16. A mammary adenocarcinoma murine model suitable for the study of cancer immunoediting

    PubMed Central

    2014-01-01

    Background Cancer immunoediting is a dynamic process composed of three phases: elimination (EL), equilibrium (EQ) and escape (ES) that encompasses the potential host-protective and tumor-sculpting functions of the immune system throughout tumor development. Animal models are useful tools for studying diseases such as cancer. The present study was designed to characterize the interaction between mammary adenocarcinoma M-406 and CBi, CBi− and CBi/L inbred mice lines. Results The mammary adenocarcinoma M-406 developed spontaneously in a CBi mouse. CBi/L and CBi− mice were artificially selected for body conformation from CBi. When CBi mice are s.c. challenged with M-406, tumor growths exponentially in 100% of animals, while in CBi− the tumor growths briefly and then begins a rejection process in 100% of the animals. In CBi/L the growth of the tumor shows the three phases: 51.6% in ES, 18.5% in EQ and 29.8% in EL. Conclusions The results obtained support the conclusion that the system M-406 plus the inbred mouse lines CBi, CBi− and CBi/L, is a good murine model to study the process of tumor immunoediting. PMID:24885995

  17. Retinal expression of small non-coding RNAs in a murine model of proliferative retinopathy

    PubMed Central

    Liu, Chi-Hsiu; Wang, Zhongxiao; Sun, Ye; SanGiovanni, John Paul; Chen, Jing

    2016-01-01

    Ocular neovascularization is a leading cause of blindness in proliferative retinopathy. Small non-coding RNAs (sncRNAs) play critical roles in both vascular and neuronal development of the retina through post-transcriptional regulation of target gene expression. To identify the function and therapeutic potential of sncRNAs in retinopathy, we assessed the expression profile of retinal sncRNAs in a mouse model of oxygen-induced retinopathy (OIR) with pathologic proliferation of neovessels. Approximately 2% of all analyzed sncRNAs were significantly altered in OIR retinas compared with normoxic controls. Twenty three microRNAs with substantial up- or down-regulation were identified, including miR-351, -762, -210, 145, -155, -129-5p, -150, -203, and -375, which were further analyzed for their potential target genes in angiogenic, hypoxic, and immune response-related pathways. In addition, nineteen small nucleolar RNAs also revealed differential expression in OIR retinas compared with control retinas. A decrease of overall microRNA expression in OIR retinas was consistent with reduced microRNA processing enzyme Dicer, and increased expression of Alu element in OIR. Together, our findings elucidated a group of differentially expressed sncRNAs in a murine model of proliferative retinopathy. These sncRNAs may exert critical post-transcriptional regulatory roles in regulating pathological neovascularization in eye diseases. PMID:27653551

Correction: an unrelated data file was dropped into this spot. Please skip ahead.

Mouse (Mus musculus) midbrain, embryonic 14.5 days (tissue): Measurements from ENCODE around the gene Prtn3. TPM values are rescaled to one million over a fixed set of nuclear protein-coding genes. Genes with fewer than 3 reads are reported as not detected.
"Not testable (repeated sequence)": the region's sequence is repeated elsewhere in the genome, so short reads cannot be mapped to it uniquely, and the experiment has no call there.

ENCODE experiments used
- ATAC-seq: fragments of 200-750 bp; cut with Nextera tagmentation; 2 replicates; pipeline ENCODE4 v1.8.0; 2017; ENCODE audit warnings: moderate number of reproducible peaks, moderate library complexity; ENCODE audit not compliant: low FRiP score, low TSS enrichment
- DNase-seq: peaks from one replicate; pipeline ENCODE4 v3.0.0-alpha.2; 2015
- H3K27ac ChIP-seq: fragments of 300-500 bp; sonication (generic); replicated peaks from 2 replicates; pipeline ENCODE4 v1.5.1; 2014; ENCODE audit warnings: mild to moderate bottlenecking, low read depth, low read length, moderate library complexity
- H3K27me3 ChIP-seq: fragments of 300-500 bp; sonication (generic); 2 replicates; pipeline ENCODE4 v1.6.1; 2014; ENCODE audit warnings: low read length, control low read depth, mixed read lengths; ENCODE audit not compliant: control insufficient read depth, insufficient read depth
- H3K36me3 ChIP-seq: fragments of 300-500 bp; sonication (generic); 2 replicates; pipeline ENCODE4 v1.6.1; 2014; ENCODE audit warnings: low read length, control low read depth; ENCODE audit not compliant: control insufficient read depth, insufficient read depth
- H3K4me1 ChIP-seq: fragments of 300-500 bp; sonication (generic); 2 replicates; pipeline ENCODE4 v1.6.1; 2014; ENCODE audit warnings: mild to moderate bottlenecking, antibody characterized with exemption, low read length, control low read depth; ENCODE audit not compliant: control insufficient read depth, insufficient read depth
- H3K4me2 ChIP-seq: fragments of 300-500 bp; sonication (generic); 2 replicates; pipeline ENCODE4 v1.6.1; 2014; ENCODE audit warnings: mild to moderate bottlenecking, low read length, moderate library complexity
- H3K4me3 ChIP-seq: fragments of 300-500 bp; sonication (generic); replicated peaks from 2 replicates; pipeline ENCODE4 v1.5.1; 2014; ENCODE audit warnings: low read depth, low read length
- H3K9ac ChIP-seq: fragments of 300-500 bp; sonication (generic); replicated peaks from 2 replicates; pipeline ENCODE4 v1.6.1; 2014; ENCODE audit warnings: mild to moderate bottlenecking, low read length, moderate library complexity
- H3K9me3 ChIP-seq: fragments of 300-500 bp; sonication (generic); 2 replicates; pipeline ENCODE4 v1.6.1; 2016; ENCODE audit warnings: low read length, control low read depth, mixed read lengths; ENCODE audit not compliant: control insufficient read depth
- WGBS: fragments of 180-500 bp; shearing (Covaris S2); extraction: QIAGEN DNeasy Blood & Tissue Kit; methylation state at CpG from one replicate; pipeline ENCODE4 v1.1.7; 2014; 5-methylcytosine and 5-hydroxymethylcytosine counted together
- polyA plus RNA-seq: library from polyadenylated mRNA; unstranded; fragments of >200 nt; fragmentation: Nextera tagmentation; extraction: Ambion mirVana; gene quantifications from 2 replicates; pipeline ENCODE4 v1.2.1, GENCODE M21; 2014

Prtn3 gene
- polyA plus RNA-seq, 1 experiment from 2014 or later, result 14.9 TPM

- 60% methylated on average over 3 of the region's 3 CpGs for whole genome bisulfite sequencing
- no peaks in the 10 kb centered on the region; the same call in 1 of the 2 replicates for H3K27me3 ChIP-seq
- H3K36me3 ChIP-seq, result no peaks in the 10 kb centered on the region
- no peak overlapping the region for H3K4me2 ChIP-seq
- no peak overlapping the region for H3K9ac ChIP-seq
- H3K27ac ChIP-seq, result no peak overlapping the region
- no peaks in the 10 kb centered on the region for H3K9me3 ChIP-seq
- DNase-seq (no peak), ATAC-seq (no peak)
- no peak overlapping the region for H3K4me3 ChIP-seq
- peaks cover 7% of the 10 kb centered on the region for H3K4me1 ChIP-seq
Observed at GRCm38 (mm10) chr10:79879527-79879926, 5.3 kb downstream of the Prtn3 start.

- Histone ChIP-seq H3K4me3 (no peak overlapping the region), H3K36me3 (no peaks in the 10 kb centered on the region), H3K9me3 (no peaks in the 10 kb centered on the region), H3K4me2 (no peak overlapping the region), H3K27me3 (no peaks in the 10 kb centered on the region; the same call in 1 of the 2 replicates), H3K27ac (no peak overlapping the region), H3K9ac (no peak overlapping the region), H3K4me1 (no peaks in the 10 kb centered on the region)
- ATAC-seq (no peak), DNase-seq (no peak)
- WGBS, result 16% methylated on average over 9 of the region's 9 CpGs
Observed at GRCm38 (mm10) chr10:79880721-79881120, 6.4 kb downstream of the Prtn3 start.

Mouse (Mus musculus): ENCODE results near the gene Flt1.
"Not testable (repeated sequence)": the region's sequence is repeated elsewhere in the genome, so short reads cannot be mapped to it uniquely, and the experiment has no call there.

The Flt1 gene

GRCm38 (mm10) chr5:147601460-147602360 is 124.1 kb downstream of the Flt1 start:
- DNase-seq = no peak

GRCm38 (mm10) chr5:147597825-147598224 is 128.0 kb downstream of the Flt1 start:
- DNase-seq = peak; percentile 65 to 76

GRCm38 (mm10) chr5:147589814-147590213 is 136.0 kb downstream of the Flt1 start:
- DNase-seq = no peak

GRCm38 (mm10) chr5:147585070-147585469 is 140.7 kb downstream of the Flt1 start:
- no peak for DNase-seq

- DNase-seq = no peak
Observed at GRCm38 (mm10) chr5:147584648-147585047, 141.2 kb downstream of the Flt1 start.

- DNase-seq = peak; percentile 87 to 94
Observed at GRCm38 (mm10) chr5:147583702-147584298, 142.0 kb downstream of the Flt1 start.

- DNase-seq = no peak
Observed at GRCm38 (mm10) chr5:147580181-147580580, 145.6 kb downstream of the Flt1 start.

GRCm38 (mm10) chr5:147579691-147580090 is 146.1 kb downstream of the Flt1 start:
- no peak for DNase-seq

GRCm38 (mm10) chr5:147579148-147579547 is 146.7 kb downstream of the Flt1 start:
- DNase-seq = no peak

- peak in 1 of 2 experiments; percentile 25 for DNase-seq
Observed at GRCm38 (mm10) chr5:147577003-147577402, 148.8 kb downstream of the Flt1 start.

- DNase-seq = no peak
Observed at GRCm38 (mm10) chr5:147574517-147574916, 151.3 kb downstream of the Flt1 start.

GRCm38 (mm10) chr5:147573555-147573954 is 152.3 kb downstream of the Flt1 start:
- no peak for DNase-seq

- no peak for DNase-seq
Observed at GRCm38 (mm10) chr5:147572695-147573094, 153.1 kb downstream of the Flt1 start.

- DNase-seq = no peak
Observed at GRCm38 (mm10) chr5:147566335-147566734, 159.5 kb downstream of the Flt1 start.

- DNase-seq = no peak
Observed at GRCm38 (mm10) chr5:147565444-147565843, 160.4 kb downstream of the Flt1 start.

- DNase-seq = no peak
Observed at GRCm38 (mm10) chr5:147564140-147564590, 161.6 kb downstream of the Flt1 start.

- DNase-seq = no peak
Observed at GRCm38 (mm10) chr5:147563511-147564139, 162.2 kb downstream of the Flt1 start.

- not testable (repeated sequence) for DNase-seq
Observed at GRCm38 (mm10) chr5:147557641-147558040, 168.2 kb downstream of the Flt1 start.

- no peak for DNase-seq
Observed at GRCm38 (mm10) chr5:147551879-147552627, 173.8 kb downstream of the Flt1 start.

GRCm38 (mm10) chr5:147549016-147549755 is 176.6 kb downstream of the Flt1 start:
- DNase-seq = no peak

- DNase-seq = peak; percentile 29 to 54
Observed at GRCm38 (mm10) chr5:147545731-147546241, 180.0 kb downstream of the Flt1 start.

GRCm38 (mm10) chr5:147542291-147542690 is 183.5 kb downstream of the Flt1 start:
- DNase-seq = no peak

18. Berberine inhibits human tongue squamous carcinoma cancer tumor growth in a murine xenograft model.

    PubMed

    Ho, Yung-Tsuan; Yang, Jai-Sing; Lu, Chi-Cheng; Chiang, Jo-Hua; Li, Tsai-Chung; Lin, Jen-Jyh; Lai, Kuang-Chi; Liao, Ching-Lung; Lin, Jaung-Geng; Chung, Jing-Gung

    2009-09-01